The North Wall as a Passage to Freedom

This week I explored James Joyce’s collection of short stories titled “Dubliners.” In my past few diary entries, I have discussed the theme of past and present in regards to Irish culture. The story from the collection that I thought most embodied the complicated relationship of time was “Eveline.” Joyce depicts her existence as being one of the struggles and abuse in which she is always reaching for something better for her future but ultimately allows experiences of her past to inhibit her escape.

I chose the picture of Dublin’s North Wall because it exemplifies the sense of mystery and possibility in the story. Additionally, the foggy weather of the picture reminded me of Eveline’s sort of foggy mind while she tries to make the decision to leave. From this point of view, as the river curves in the distance, it creates the illusion that the river ends. The buildings in the distance create almost appear as if they are come together to create a wall that encloses the city. While there is a possibility of travel through the river, the picture makes it seem that the travel is limited to the far wall. I believe this picture is a good representation of Joyce’s writing style in which his stories traditionally end in a character having an epiphytic realization about the dreariness of existence.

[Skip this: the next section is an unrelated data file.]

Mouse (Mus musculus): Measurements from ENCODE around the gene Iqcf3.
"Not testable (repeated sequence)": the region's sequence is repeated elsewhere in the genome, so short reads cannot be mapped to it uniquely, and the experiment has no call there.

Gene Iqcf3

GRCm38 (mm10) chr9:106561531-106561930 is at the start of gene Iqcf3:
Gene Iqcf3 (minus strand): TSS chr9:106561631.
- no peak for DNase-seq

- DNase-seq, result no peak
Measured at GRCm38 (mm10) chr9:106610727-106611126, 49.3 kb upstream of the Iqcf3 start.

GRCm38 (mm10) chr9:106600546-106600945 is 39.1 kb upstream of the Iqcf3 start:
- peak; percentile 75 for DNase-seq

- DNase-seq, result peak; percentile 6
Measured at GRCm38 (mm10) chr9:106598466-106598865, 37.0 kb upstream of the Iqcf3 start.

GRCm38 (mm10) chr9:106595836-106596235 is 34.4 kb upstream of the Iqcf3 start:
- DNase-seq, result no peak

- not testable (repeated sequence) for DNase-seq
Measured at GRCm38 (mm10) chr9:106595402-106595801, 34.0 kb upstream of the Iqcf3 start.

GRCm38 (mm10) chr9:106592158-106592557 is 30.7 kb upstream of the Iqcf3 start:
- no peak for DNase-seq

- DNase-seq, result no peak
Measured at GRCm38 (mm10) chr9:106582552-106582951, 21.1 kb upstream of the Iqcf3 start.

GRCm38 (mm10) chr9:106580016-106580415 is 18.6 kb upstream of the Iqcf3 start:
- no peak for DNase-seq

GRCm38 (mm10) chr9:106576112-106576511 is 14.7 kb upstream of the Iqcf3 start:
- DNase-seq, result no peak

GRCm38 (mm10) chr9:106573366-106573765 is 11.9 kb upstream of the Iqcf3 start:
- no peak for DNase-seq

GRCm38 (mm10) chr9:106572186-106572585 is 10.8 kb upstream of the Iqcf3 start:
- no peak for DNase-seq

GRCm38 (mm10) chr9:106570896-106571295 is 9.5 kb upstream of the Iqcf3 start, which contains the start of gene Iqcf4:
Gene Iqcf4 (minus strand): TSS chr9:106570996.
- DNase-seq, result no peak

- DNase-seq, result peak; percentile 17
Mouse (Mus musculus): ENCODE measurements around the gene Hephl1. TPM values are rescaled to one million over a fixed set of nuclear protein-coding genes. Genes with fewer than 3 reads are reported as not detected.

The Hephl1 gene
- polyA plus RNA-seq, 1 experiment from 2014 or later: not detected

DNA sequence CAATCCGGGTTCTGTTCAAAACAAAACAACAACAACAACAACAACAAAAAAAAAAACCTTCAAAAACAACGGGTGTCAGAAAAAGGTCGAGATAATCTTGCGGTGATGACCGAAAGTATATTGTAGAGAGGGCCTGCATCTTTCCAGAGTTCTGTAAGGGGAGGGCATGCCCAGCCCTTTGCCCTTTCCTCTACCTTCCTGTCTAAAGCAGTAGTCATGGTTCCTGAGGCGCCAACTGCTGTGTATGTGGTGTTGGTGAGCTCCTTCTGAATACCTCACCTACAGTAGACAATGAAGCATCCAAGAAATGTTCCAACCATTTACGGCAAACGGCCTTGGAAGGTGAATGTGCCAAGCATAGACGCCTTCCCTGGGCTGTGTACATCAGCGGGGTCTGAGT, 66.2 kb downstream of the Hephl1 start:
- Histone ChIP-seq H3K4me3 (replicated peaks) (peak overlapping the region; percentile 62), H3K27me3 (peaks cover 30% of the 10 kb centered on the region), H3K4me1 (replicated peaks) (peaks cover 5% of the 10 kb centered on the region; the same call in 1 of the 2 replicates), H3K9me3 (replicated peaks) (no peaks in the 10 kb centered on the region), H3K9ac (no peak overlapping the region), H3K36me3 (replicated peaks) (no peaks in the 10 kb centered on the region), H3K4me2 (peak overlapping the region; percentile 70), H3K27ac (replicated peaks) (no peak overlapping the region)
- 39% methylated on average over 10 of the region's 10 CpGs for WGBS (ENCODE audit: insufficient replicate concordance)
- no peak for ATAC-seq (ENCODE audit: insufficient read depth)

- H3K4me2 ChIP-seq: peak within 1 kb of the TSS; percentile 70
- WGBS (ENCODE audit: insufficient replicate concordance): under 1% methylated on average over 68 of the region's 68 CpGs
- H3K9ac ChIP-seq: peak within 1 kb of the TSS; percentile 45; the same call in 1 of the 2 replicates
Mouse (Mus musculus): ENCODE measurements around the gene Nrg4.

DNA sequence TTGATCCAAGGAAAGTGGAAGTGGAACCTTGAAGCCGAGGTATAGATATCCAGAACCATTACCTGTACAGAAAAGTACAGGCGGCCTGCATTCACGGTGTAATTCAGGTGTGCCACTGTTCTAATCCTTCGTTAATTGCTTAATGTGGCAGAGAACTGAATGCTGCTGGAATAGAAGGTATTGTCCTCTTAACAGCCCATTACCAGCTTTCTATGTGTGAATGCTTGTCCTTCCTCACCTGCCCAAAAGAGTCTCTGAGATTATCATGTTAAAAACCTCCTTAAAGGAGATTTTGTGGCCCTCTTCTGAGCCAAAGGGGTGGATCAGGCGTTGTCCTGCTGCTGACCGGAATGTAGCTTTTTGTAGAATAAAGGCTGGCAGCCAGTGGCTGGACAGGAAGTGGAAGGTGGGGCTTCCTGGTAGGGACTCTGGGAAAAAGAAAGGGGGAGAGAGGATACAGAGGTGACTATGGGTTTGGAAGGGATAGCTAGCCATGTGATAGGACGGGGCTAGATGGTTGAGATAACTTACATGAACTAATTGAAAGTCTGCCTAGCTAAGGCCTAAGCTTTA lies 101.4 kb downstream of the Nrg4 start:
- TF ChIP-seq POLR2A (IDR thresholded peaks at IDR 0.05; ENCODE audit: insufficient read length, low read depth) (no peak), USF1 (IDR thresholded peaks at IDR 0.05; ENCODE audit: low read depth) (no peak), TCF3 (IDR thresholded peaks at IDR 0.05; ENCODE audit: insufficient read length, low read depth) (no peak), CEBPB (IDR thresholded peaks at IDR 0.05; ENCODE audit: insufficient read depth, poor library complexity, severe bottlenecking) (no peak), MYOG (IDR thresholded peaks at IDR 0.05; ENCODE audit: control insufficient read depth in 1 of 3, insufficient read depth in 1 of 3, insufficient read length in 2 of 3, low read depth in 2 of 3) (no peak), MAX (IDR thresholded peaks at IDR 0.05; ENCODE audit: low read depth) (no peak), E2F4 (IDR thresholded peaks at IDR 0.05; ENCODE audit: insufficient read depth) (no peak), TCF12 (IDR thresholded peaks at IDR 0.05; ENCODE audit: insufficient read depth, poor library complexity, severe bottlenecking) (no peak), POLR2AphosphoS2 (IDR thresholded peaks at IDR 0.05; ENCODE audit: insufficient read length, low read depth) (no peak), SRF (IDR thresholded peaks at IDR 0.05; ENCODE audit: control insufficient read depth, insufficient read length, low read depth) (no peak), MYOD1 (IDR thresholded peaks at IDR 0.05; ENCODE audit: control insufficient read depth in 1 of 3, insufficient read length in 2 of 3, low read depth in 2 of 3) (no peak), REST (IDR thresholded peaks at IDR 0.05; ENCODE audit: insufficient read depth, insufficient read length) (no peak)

In one of my past entries, I discussed the concept of spiraling temporality. Rather than life ending and the soul reaching the afterlife, life is said to be ever repeating. I believe that by the end of the story Eveline believed that there was no escape from her past and chose to remain in oppression. Perhaps Jocye is expressing the inability to erase the past, but also the need to embrace it and build with it in order to progress to a future stage of growth.

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